President Carter's deep involvement in the Middle East has come whistling back at him and his political fortunes like a poison-tipped boomerang.

Foreign policy in general and his achievements in the Middle East in particular were supposed to be Carter's strong cards in a reelection campaign that would necessarily skip over his failure to develop and put across a coherent domestic policy. The peace agreement between Egypt and Israel that he negotiated had to be seen as a towering accomplishment by any standard.

But the 1,001 tales that seem destined to tumble out about Billy Carter's Libyan adventures, and the continuing efforts by Israeli politicians to drive Egyptian President Anwar Sadat into a corner on Jerusalem have made the Middle East more a source of embarrassment than of succor for President Carter.

In one sense, Carter's campaign strategists undoubtedly still cling to a desperate hope that foreign policy can rescue their chief from his present standing in the polls. To win, they are banking on Ronald Reagan making the kind of foreign policy flub that Gerald Ford made in the 1976 debate when he said that Eastern Europe was independent of Soviet domination.

Such hopes look increasingly forlorn as Carter's plummeting domestic support begins to play into the international political game, making it even easier for leaders abroad to ignore of undermine those parts of Carter's foreign policy they oppose. This, in turn, will add to the image of U.S. importence abroad under Carter.

Israeli Prime Minister Menachem Begin's refusal during the past three months to do anything to ease the pressure on Sadat over Jerusalem has come at a time when Cater is powerless to exert any pressure on Israel.

Whatever Begin's intentions, his recent actions on Jerusalem and the West Bank are cutting the ground not only from under Sadat but also from Carter's ability to emphasize in the campaign that his main foreign policy accomplishment, the Camp David peace treaty, is alive and well.

This is likely to increase suspicions here that Begin and many other Israelis would not be unhappy to see Reagan replace Carter in the White House. Carter's on-again, off-again flirtation with the Palestinian cause already has infuriated them and many American Jews.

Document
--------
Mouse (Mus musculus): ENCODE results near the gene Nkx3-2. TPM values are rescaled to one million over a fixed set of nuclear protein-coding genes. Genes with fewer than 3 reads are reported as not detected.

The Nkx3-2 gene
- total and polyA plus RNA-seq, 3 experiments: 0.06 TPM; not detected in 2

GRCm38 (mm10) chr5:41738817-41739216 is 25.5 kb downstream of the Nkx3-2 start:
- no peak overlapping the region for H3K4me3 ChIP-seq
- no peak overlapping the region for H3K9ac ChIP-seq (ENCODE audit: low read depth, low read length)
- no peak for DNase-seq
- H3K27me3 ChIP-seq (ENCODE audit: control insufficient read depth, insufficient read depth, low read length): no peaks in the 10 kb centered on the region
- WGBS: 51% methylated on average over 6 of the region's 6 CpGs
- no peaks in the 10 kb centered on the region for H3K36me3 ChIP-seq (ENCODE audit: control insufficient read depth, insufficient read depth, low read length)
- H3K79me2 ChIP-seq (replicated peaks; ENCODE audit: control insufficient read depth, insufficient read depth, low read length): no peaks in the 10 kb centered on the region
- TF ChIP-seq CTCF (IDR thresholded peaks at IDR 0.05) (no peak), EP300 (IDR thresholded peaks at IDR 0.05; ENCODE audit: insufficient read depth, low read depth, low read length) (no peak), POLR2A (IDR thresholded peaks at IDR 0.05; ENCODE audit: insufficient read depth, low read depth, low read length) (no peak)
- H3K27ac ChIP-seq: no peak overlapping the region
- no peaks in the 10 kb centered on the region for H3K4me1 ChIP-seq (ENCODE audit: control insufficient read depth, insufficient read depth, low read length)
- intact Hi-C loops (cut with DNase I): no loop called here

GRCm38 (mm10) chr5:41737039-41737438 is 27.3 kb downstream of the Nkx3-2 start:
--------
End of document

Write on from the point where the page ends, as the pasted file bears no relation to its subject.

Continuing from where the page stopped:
Sadat is also being hurt, although less seriously, by the Libya scandal in Washington. The White House meetings with Col. Muammar Qaddafi's diplomatic representatives here and the Carter family connection indirectly extend some new importance and legitimacy to the Qaddafi regime.

From Sadat's perspective, Carter must be seen as having sought help from Qaddafi, the one leader whom Sadat truly believes to be criminally insane and with whom the Egyptian can never be reconciled even under the elastic terms of Arab politics.

Thus far, Sadat has publicly taken the high road on both the Libyan and Jerusalem problems, saying nothing on the former and carefully avoiding any criticism of Carter for not restraining Begin on the latter. The Egyptian media have been noticeably quiet on the Libyan case.

The first signs that the Libya scandal is beginning to have some effect on the standing of the Carter administration abroad emerged yesterday as official Soviet and Chinese newspapers informed their readers that the president's reelection chances were being affected by the uproar here.

"These days the entire country is talking about the scandalous history, with its questionable financial deals," Pravda reported in Moscow. "But the main reason for the disillusionment lies deeper.Preelection promises are broken, the country is gripped by economic decline, inflation, mass unemployment."

The New China News Agency, perhaps reflecting fears by Chinese leaders that Reagan would move for closer ties with Taiwan if elected, told readers that the "affair of Billy Carter" was attracting increasing attention as the Democratic Party convention approaches, but then cited public opinion polls that indicated that most Americans think it is unfair to blame President Carter for his brother's behavior.